Soon after giving up Six Hills Elliott went back to writing. He had first written for Illustrated London News in 1930 after his trip to Chile but now he was offered a weekly gardening page. This ran between 1949 and 1964. The first of these regular pieces was about ‘Growing Lilies from seed’ – which was based on his own experience, and like all his articles was intensely practical. He ranged far and wide in subject matter: Children’s gardens to parlour plants, Forsythia to Fuchsias, but all were accompanied by high quality photos.
At Christmas 1953 the magazine ran a spread on its various contributors which said that although “dating only from Sept 1949 it has already attained a very great popularity. Its contributor, Mr Clarence Elliott VMH., is known to all gardeners as collector, explorer, nurseryman and plantsman; and to all who have read his articles as the wisest, wittiest – and sometimes wickedest – of all writers on plants and gardens.”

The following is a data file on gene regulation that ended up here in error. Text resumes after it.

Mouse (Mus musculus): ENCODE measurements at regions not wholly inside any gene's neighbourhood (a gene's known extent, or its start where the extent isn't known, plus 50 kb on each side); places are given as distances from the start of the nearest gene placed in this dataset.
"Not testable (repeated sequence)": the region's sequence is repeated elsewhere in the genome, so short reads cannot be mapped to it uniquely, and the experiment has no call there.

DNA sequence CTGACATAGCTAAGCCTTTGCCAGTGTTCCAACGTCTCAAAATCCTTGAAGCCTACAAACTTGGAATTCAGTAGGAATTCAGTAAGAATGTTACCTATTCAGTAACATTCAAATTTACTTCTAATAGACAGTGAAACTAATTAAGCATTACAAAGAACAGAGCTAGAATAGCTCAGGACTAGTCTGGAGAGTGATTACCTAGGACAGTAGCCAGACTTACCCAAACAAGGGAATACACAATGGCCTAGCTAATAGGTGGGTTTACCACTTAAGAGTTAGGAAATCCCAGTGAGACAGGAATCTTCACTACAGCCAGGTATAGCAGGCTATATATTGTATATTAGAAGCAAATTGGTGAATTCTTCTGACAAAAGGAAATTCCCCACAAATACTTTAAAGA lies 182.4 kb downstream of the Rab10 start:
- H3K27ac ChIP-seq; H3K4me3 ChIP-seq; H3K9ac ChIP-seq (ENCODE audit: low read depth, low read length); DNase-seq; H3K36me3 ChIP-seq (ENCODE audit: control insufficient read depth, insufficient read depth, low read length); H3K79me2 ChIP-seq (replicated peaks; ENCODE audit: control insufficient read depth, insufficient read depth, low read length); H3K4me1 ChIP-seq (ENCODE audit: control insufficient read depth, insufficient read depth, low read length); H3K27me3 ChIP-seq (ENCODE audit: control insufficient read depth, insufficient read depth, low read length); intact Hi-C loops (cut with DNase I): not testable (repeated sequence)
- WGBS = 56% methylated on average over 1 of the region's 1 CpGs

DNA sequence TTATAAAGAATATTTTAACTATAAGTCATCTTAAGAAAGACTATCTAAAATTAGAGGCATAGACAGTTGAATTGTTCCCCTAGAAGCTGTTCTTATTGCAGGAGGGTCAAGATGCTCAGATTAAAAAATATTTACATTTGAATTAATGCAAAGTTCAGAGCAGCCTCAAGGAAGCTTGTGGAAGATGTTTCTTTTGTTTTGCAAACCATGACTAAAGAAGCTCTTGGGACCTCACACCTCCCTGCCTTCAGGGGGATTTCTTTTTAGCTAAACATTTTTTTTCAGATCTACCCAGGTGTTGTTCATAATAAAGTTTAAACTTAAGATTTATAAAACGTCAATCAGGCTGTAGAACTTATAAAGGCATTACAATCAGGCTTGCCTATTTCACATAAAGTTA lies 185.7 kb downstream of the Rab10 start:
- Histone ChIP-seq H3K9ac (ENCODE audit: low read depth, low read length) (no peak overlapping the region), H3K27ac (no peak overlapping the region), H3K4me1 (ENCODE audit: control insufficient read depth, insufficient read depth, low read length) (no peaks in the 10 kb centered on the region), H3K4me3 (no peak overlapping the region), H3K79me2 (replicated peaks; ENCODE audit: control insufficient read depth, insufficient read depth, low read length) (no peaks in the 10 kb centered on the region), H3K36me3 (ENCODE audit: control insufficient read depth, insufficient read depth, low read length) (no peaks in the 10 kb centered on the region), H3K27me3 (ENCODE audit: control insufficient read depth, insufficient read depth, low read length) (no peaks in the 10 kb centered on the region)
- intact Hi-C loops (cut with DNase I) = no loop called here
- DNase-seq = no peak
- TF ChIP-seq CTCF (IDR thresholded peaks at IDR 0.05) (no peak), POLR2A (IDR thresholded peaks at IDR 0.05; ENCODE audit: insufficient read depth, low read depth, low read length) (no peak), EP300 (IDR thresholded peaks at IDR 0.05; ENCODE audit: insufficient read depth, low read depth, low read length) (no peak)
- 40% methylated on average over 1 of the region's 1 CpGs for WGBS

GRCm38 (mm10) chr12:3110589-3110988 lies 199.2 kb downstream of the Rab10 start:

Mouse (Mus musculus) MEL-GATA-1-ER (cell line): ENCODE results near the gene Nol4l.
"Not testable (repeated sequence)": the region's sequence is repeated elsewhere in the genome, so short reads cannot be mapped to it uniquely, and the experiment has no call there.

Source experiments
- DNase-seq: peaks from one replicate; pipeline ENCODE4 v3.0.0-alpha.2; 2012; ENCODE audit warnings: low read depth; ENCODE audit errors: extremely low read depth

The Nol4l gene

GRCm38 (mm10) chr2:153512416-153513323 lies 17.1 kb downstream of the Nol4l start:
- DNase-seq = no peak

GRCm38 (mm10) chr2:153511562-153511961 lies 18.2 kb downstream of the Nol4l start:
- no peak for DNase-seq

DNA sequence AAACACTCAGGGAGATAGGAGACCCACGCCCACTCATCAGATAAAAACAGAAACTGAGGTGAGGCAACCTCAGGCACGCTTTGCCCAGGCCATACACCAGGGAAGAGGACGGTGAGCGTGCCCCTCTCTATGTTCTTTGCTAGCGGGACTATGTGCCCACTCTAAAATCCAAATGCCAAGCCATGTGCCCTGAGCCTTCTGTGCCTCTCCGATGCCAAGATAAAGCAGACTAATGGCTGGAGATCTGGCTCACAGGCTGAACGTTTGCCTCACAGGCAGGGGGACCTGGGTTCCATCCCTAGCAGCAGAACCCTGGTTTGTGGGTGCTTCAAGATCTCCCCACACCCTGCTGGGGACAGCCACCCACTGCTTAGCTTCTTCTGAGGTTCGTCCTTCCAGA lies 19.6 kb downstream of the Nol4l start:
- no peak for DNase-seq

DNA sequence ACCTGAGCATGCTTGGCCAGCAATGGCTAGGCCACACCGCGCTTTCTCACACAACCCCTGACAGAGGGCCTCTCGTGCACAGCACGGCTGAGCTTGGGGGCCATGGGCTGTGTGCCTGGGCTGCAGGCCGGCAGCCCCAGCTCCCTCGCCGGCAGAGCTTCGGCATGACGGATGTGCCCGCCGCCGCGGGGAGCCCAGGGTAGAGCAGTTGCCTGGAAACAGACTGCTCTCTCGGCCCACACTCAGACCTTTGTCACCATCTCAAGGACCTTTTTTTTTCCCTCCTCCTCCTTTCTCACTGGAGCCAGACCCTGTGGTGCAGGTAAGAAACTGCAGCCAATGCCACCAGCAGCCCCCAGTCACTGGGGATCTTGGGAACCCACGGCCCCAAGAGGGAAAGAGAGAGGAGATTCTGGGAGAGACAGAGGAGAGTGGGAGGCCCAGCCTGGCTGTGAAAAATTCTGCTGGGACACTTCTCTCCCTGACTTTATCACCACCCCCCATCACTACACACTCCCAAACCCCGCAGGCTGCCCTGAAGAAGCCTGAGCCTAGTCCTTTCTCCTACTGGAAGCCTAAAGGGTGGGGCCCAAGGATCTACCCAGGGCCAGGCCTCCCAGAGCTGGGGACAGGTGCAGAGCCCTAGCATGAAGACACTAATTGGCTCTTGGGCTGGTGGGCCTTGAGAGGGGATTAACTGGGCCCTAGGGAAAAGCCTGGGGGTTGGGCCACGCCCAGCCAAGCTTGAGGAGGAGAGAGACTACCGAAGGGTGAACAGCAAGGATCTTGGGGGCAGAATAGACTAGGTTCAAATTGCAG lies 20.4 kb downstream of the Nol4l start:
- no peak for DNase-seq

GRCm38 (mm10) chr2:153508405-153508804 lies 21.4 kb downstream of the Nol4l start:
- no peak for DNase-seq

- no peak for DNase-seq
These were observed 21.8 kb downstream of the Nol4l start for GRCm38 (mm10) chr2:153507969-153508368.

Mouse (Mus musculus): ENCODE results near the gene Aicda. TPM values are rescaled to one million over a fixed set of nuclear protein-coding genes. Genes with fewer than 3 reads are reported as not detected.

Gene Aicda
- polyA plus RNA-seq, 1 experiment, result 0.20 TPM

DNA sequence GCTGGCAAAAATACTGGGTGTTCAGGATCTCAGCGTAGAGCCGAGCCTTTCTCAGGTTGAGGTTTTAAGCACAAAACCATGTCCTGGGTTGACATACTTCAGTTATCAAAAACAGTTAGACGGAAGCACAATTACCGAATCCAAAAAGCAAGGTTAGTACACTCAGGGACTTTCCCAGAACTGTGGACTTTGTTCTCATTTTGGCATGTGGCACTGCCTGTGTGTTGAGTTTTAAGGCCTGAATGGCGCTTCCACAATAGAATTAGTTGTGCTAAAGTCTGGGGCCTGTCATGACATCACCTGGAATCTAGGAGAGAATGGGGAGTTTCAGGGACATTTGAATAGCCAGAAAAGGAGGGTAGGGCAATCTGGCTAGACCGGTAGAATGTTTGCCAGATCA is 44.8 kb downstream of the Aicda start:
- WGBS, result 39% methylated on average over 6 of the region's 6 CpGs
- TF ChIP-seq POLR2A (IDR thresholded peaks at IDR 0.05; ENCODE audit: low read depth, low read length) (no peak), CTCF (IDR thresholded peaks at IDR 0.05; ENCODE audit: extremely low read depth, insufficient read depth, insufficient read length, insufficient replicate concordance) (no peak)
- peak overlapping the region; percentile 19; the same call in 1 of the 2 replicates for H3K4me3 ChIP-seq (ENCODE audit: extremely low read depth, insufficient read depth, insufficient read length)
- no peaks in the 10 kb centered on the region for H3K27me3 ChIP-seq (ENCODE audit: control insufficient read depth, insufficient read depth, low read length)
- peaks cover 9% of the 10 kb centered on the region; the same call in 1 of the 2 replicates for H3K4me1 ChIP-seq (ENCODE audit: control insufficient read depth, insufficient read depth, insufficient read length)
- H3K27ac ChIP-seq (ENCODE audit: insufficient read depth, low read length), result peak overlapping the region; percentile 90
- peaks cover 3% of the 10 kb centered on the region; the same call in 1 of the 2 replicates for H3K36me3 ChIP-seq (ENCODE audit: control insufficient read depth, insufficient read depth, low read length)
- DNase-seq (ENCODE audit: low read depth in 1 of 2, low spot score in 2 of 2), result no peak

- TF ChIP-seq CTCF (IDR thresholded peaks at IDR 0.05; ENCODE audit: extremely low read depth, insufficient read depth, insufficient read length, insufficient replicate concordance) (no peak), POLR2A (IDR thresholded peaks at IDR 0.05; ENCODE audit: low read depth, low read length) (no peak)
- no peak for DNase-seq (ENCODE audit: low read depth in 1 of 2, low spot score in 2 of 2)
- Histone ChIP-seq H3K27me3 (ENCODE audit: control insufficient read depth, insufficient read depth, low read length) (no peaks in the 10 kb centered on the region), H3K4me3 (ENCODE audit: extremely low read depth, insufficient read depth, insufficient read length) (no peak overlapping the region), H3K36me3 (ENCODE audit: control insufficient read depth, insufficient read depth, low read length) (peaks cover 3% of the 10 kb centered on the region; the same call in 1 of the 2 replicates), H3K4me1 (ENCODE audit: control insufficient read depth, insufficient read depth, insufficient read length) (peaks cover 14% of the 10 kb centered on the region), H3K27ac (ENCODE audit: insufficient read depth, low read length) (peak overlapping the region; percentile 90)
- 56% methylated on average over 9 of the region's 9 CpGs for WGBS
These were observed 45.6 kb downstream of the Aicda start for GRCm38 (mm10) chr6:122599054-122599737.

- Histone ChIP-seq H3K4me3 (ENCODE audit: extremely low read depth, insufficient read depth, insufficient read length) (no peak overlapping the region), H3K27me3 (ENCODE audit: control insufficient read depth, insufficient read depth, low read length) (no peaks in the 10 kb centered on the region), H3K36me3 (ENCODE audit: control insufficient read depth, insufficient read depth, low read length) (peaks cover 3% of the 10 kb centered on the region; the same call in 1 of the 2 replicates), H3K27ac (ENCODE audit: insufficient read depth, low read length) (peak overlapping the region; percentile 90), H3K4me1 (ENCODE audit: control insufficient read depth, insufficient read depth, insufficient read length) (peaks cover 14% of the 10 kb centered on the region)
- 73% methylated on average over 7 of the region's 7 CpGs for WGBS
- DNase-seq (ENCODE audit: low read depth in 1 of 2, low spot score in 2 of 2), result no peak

And finally Clarence invented Vita Sackville-West’s favourite gadget. She wrote about it in Country Notes: “Above all, there is the widger, the neatest, slimmest, and cheapest of all gadgets to carry in the pocket. Officially the widger is Patent No. 828795, but it owes (I believe) its more personal name to the ingenuity of Mr. Clarence Elliott, whose racy gardening style ought to be more widely appreciated. He invented the widger, its name, and the verb to widge, which, although not exactly onomatopoeic, suggests very successfully the action of prising up—you widge up a weed, or widge up a caked bit of soil for the purpose of aerating it—all very necessary operations which before the arrival of the widger were sometimes awkward to perform.
This small sleek object, four inches long, slides into the pocket, no more cumbersome than a pencil, and may be put to many uses. Screwdriver, toothpick, letter-opener, widger, it fulfils all functions throughout the day. Its creator, Mr. Elliot, I observe, spells it sometimes with a ‘y’: wydger, no doubt on the analogy of Blake’s Tyger, just to make it seem more unusual. Whatever the spelling, it is the perfect gadget.”
There are now two gadgets marketed under this name and I dont know which was his invention but either way it is clearly a useful item for every gardeners pocket!